Local man still employed as a barber at 89 years old

Friday, June 13, 2014
'Blossom' Ezell and Robert Dalton

By Rachel Cook

Staff Writer

In 1949, "Blossom" Ezell was 25 years old, and he had a problem. He had a decent job as a car auctioneer in Fayettville, but standing on a platform outdoors all day just wouldn't do when the weather decided to change for the winter. So he decided to make car selling his summer job, and go to barber school in the winter. He never sold another car.

Ezell got started that year in a barber school that he describes as the first in Nashville after World War II. "It was 90 percent vets," he says. Schooling was relatively quick, and he graduated in June, although in those days you had to serve one year as an apprentice barber before you were considered the real thing.

Was barbering difficult? Ezell couldn't say.

"It just grows on you," he insists. "It just happens."

His career officially began when he started barbering in Fayettville, though that only lasted a month before he came to Lewisburg. Here, Ezell worked with Frank Epperson and Ross Green, barbering in the basement of the First National Bank. He estimates that he worked there around eight months; after that, he moved to a location on Heil Quaker Avenue and worked weekends there.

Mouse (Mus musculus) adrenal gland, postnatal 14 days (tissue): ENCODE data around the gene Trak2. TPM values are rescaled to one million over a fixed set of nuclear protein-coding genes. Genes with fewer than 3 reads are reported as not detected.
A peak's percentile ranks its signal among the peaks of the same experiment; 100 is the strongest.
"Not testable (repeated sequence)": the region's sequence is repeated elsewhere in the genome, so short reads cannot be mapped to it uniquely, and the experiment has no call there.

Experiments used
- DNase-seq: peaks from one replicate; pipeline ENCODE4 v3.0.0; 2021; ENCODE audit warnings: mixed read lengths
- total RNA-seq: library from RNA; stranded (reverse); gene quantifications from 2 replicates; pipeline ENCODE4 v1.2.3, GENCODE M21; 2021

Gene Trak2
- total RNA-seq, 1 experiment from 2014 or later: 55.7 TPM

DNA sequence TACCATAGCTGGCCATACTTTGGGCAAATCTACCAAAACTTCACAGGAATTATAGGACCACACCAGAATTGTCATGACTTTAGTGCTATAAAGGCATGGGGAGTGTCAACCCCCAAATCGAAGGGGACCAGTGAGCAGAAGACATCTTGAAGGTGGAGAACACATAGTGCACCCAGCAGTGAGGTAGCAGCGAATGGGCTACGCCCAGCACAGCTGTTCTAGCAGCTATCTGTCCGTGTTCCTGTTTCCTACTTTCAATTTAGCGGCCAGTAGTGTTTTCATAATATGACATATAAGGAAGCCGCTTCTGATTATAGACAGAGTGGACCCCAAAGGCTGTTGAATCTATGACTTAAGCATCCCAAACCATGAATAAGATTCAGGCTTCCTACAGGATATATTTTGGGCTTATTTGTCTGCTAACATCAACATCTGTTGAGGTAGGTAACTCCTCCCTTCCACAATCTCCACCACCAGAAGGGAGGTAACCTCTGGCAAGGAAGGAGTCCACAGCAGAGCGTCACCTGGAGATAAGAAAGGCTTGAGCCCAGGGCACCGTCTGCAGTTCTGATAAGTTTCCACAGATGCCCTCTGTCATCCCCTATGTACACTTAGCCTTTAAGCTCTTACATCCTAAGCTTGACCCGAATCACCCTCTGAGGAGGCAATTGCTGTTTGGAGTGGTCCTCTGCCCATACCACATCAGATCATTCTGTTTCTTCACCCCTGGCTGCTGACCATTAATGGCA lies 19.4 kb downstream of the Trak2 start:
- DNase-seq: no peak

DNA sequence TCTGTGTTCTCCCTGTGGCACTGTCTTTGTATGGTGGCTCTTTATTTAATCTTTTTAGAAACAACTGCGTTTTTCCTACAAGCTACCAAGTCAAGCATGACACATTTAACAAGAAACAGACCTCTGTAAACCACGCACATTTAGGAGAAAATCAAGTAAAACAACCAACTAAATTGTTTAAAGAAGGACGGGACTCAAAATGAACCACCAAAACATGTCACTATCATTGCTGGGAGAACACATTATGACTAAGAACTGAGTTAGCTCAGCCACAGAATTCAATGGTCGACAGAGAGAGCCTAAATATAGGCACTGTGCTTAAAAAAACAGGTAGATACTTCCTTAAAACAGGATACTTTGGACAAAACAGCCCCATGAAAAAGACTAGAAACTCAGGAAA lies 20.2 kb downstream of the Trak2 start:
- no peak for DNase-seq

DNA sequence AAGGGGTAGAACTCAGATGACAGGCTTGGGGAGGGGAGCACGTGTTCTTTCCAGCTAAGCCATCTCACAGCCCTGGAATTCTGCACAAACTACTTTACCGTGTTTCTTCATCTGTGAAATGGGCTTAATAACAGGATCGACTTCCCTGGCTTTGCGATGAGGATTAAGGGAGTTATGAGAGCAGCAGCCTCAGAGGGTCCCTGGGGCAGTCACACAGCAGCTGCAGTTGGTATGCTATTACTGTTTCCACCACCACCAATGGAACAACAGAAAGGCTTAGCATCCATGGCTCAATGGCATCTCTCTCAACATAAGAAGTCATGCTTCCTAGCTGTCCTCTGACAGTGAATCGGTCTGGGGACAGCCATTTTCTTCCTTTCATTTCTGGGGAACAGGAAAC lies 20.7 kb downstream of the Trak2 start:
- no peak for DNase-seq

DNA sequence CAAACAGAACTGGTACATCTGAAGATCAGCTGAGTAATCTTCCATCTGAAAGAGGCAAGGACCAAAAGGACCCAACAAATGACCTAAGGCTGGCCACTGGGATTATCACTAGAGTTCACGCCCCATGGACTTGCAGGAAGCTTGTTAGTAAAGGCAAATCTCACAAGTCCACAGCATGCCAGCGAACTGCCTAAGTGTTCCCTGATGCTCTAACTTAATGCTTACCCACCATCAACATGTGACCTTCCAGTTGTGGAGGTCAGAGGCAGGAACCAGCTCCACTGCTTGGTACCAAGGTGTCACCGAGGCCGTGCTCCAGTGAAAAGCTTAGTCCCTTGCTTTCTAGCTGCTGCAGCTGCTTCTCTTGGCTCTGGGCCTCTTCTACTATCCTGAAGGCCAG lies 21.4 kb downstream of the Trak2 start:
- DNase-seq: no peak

Not too long after, Ezell married his wife Anne and went to work in his father-in-law's Cornersville barber shop. This was his second-longest period of work in one location; he was happily employed there for 20 years. Then, in 1971, he and his wife decided to buy the Fox Motel, on West Commerce Street here in Lewisburg. Anne set up a beauty shop and he had a barber shop, right in the same building. They ran the place with great success for 18 years.

Around 1989, Ezell decided to retire, which he managed to do for three months.

"It's for the birds," he exclaimed.

When he couldn't stand retirement any longer, he came to his present employment at Dalton Barber on 3rd Avenue North, and he's been working Mondays and Tuesdays there ever since. That's at least 25 years in the same spot, and Robert Dalton has been working with him the whole time. (Dalton thinks this article is important because, "Blossom is the only person living that remembers live dinosaurs. Remarks like that form the foundation of their acquaintance.)

Ezell considers himself extremely lucky, commenting that, "Barbers have the best job in the world. You meet your friends, visit and talk with them every day, and get paid for it."

While he'll turn 90 this September, he has no plan to let that stop him.

"When I get to where I can't cut hair," he says, "I'll probably be here sittin'."